A SECRET SANTA OR A GIFT FOR CHRISTMAS.

The Discerning Walker’s Must Have Accompaniment

Pub Guide to 1066 Harold’s Way

Secret Santa Pub Guide v2This guide is what walkers have been waiting for since 1066 Harold’s Way was first published in 2013 – the definitive guide to all those watering holes along the 100 miles from Westminster Abbey to Battle Abbey, East Sussex that now includes the final ten miles to Hastings Castle.

Of course, if these inns and pubs had been open 950 years ago who knows what might have happened. Certainly, the march may have taken a little longer and those battle-hardened reinforcements would have been in position to defeat Duke William and the Normans. Fired up on ‘Spitfire’, ‘Bombardier’ or ‘Harvey’s Best’ they could have taken on the world – or fallen asleep on Caldbec Hill.

Just following this Pub Guide is worth the walk from Westminster Abbey. LOOK INSIDE

 

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More than just footsteps on a path – History Walks, Talks and Books

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This General Has Been Demoted To The Ranks

The Havelock

IMG_20191029_204042

It is now just the Havelock, the General has been demoted back to the ranks although the ranks did appear to be enjoying singing to the juke box and watching the horse racing on one of the many TVs.

Refreshed and re-opened, this renowned heritage pub has an updated appearance that belies its history and thankfully, the Grade 2 listed and protected tiled pictures that make up one wall have been preserved.

In some ways, the Havelock is more luxurious with its light coloured paint, comfy chairs, carpets and wooden flooring but it is early days and with beer at £2.50 a pint, that pristine gloss may soon disappear.

Thankfully for me, there was an alternative to the lager offerings of the two T-bars and the Doomed on handpump in the excellent Tim Taylor’s Landlord. A pint to enjoy with time to savour the tiled picture of the Battle of Hastings.

8.30pm on a Tuesday night was perhaps not the best time to visit the Havelock for a quiet pint, during the day might be better but those tiled wall pictures and the Tim Taylors were worth the visit.

In the fifteen years that I have lived in Hastings, ownership of this historic pub has changed more than once, and it has been closed two or three times with landlords struggling for profitability amidst rising town centre rents. If a juke box, TVs, a fruit machine and a weekly meat raffle keep the old General alive then I will be happy to include this new Havelock in ‘Beer Notes’ and in ‘Pub Walks in Hastings and St Leonards’.

Follow this link to read my original Blog posted in 2017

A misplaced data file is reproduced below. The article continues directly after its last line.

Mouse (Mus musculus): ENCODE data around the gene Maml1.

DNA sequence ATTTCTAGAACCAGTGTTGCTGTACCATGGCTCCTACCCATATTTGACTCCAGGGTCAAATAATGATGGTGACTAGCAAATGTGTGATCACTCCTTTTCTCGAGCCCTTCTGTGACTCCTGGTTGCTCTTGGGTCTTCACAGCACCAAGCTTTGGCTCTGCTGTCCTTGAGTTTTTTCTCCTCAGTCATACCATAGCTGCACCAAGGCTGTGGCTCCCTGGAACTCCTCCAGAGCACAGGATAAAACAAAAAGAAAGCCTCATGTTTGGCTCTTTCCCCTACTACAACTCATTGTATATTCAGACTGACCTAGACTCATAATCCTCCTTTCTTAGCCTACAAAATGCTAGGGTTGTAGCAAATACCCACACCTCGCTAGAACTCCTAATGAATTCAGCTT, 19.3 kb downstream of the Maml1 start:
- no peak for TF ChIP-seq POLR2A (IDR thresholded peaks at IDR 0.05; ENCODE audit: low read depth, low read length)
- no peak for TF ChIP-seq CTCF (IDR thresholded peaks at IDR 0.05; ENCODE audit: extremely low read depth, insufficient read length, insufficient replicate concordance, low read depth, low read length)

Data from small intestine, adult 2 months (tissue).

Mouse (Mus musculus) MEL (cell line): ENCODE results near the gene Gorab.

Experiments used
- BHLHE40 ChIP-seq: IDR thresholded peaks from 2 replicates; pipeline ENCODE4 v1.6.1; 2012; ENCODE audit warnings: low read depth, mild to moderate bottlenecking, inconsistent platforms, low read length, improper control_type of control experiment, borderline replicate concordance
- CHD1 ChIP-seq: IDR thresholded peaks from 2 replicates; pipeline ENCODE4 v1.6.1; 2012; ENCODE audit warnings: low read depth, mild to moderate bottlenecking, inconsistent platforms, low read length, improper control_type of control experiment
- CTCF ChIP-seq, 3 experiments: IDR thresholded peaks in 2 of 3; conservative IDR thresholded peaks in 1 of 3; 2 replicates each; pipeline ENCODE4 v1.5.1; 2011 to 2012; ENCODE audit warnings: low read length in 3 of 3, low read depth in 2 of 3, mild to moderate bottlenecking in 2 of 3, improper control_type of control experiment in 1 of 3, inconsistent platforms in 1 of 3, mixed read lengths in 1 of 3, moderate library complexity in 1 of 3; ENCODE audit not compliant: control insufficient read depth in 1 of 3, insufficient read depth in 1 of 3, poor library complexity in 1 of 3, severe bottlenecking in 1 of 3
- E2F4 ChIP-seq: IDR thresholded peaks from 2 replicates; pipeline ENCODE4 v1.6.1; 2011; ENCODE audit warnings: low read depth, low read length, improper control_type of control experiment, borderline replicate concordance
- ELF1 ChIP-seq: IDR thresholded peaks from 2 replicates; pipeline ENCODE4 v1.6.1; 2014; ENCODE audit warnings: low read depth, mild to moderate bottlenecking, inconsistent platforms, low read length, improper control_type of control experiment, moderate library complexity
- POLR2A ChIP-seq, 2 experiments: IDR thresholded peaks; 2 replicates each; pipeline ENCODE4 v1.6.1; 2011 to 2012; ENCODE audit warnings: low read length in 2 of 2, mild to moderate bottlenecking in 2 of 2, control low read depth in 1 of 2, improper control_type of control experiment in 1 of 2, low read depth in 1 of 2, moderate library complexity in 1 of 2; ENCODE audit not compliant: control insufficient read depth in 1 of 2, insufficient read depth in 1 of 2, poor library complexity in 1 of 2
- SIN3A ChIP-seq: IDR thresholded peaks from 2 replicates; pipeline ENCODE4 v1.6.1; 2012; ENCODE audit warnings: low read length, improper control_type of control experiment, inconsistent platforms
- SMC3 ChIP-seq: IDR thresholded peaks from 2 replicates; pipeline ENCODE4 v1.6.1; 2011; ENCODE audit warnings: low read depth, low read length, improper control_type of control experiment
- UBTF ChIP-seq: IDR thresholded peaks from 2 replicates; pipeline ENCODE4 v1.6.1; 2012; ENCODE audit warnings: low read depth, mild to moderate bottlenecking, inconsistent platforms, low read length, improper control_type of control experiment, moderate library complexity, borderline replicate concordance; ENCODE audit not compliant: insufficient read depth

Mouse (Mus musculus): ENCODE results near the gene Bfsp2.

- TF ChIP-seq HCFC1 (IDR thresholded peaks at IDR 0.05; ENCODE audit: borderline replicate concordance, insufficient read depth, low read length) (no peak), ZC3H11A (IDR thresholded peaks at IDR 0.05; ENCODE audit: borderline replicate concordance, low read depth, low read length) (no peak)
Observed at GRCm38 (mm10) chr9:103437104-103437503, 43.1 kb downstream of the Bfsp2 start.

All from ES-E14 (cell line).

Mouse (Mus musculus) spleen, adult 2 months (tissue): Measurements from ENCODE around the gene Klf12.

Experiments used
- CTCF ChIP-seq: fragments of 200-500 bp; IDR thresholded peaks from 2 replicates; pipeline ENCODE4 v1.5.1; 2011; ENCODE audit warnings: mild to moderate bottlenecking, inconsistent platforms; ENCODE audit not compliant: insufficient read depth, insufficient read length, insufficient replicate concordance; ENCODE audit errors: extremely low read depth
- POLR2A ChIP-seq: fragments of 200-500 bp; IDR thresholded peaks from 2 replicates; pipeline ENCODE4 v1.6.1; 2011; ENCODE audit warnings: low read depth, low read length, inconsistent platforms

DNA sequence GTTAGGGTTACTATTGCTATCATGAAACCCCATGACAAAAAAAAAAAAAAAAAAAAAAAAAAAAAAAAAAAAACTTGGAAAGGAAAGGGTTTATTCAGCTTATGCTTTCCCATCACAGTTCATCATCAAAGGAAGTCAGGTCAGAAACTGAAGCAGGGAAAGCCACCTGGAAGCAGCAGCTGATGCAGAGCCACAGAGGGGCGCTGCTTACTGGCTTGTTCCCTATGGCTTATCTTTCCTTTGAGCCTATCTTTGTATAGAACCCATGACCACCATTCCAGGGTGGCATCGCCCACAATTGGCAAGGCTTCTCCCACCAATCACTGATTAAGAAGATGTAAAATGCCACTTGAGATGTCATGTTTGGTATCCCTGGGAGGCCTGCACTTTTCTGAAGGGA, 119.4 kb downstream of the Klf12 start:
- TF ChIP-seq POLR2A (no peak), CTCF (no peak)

https://historywalksblog.wordpress.com/2017/02/16/the-general-havelock-to-the-pier-and-back/

The Havelock appears in ‘Pub Walks in Hastings and St Leonards’ and in the soon to be published

Beer Notes to ‘Capital to Coast, the Guide to Walking 1066 Harold’s Way’.

This pub guide is a ‘must have’ accompaniment for the discerning walker on ‘1066 Harold’s Way’– the long-distance walk from Westminster Abbey to Battle Abbey and Hastings Castle inspired by King Harold’s epic march to the Battle of Hastings 1066. 

The Havelock will be No 64 and the final entry in the Beer Notes Guide.

www.1066haroldsway.co.uk

CAMRA WhatPub

‘The clean and commodious village ale house’

The Leather Bottle (33)

Cobham Leather Bottle 3

Cobham will always suffer in that it is far too early in the walk to Rochester to stop for a drink or food. However, visiting the historic church and a look over the church wall at the New College took up enough time to enter The Leather Bottle when it opened at 11.30 and marvel at all the Dicken’s memorabilia on display that cover the walls of every room with Pickwick and Edwin Drood taking centre stage.

Dickens called the Leather Bottle ‘the clean and commodious village ale house’ in which stayed the love-lorn Mr Tracy Tupman of the Pickwick Papers after his rejection by Rachel Wardle.

The inn is said to have acquired its name when, about 1720, a leather-bound bottle containing gold sovereigns was found on the premises. At 11.30 in the morning, the Leather Bottle is largely empty of all the visitors and tourists that come to eat, for almost all the tables are set for food – it is after all, the archetypal English Country Inn of undoubted age, black beams, leaded windows and history. At that time in the morning, I had a coffee but Tim Taylor’s Landlord, Black Sheep and Leather Bottle Best were on offer for those in need of something a little stronger on the way to Rochester.

Distance from path:       On 1066 Harold’s Way

Food: Yes  Accommodation: Yes

54-56 The Street, Cobham, Gravesend. DA12 3BZ        Tel: 01474 814 327

Beer Notes will be published in 2019 as a ‘must have’ accompaniment for the discerning walker on ‘Walking 1066 Harold’s Way’ – the long distance walk from Westminster Abbey to Battle Abbey and Hastings Castle inspired by King Harold’s epic march to the Battle of Hastings 1066. The Leather Bottle will be No 33 in Beer Notes

www.1066haroldsway.co.uk

CAMRA WhatPub

The Leather Bottle

TWO JULY DAYS TO REMEMBER – The 1066.run

1066 Harold’s Way is a long distance walk inspired by King Harold’s epic march to the Battle of Hastings, 1066.

100 miles from Westminster Abbey to Battle Abbey, East Sussex to be walked in ten easy stages although King Harold’s men took three days to reach their camp at Caldbec Hill with a camp at Rochester and another possibly at Bodiam by the upper reaches of the Appledore Estuary.

Soldier runningAstonishingly impressive then was the feat of the runners who completed the distance, over the weekend of 6th and 7th July, the fastest of whom ran the 100+ miles in 22 hours with the remaining runners finishing in the next 8 hours.